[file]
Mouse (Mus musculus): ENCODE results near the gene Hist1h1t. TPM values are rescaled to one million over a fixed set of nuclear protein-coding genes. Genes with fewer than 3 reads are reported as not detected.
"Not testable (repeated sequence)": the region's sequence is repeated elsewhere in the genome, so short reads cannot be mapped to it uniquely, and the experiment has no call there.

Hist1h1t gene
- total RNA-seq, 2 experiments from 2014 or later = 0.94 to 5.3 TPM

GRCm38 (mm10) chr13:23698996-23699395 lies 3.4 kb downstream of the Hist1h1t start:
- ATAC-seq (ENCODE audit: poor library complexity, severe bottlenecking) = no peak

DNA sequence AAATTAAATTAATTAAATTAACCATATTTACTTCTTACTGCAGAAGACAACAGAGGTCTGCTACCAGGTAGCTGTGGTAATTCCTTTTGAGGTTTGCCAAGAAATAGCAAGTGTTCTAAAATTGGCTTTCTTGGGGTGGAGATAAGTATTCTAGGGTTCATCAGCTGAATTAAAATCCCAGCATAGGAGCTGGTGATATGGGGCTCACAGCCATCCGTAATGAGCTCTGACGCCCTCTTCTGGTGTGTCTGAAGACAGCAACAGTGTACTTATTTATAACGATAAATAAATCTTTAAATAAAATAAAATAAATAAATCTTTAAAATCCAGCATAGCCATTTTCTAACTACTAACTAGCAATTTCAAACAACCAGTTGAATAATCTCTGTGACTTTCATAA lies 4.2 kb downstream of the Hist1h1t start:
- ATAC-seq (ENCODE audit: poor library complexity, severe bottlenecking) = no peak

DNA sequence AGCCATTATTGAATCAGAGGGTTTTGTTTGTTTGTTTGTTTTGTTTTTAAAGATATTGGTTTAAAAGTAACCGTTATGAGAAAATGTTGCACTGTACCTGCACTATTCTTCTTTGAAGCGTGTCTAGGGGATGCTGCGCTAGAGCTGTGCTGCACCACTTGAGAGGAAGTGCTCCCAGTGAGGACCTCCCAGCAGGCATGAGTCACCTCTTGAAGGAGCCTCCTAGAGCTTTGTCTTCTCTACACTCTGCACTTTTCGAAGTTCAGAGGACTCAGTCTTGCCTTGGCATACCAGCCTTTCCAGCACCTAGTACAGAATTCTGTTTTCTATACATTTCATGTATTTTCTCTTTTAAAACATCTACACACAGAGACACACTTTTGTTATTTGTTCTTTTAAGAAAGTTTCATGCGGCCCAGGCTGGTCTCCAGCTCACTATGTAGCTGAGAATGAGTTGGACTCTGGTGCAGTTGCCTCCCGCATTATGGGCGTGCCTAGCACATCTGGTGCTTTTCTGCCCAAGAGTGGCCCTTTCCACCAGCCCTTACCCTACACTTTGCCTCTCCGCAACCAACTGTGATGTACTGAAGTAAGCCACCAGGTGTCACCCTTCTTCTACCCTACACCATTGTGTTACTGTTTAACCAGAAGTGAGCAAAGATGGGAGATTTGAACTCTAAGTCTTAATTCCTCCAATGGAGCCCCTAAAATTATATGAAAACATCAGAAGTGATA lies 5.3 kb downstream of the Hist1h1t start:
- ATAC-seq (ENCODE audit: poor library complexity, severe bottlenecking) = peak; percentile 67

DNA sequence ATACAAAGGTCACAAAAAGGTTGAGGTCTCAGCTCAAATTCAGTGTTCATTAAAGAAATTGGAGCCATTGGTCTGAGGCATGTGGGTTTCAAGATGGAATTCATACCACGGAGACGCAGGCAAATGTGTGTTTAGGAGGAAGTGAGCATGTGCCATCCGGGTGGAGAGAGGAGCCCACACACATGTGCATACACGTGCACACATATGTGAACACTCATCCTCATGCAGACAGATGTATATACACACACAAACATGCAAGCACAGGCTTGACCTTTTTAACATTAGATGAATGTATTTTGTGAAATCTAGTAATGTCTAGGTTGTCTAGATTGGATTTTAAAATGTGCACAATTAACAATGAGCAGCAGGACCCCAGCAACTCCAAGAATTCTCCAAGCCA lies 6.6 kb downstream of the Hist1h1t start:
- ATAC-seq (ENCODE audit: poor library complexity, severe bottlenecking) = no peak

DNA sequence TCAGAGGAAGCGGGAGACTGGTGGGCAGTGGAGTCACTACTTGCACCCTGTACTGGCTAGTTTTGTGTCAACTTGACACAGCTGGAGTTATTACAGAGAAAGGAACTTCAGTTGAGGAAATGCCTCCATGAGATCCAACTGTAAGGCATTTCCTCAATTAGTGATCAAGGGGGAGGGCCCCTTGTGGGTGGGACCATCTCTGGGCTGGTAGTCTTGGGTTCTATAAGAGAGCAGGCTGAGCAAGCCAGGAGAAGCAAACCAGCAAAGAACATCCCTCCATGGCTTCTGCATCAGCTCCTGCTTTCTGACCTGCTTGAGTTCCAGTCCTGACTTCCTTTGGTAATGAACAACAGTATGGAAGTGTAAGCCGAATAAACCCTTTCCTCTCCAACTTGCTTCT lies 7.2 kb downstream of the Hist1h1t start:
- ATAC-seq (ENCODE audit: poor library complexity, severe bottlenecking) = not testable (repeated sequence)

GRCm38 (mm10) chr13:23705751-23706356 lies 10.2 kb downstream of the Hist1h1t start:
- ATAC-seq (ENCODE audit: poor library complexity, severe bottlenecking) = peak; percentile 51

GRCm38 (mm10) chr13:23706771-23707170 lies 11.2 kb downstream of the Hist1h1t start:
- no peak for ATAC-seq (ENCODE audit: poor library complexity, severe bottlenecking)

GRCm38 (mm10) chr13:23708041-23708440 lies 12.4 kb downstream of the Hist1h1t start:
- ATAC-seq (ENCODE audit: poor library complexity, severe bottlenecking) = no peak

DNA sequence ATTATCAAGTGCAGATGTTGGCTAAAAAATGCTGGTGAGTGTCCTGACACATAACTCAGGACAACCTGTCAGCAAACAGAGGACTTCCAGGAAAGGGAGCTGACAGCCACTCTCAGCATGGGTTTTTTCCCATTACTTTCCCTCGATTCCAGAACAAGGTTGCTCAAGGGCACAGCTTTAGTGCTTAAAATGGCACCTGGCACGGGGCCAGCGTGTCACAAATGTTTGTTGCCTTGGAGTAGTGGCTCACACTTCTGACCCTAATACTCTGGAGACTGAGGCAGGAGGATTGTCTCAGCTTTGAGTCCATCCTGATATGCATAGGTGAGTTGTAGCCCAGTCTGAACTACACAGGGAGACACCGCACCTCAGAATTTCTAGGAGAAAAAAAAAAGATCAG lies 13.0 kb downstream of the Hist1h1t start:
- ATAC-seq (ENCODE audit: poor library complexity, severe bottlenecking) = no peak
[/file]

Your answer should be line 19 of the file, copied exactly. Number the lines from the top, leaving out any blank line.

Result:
GRCm38 (mm10) chr13:23708041-23708440 lies 12.4 kb downstream of the Hist1h1t start: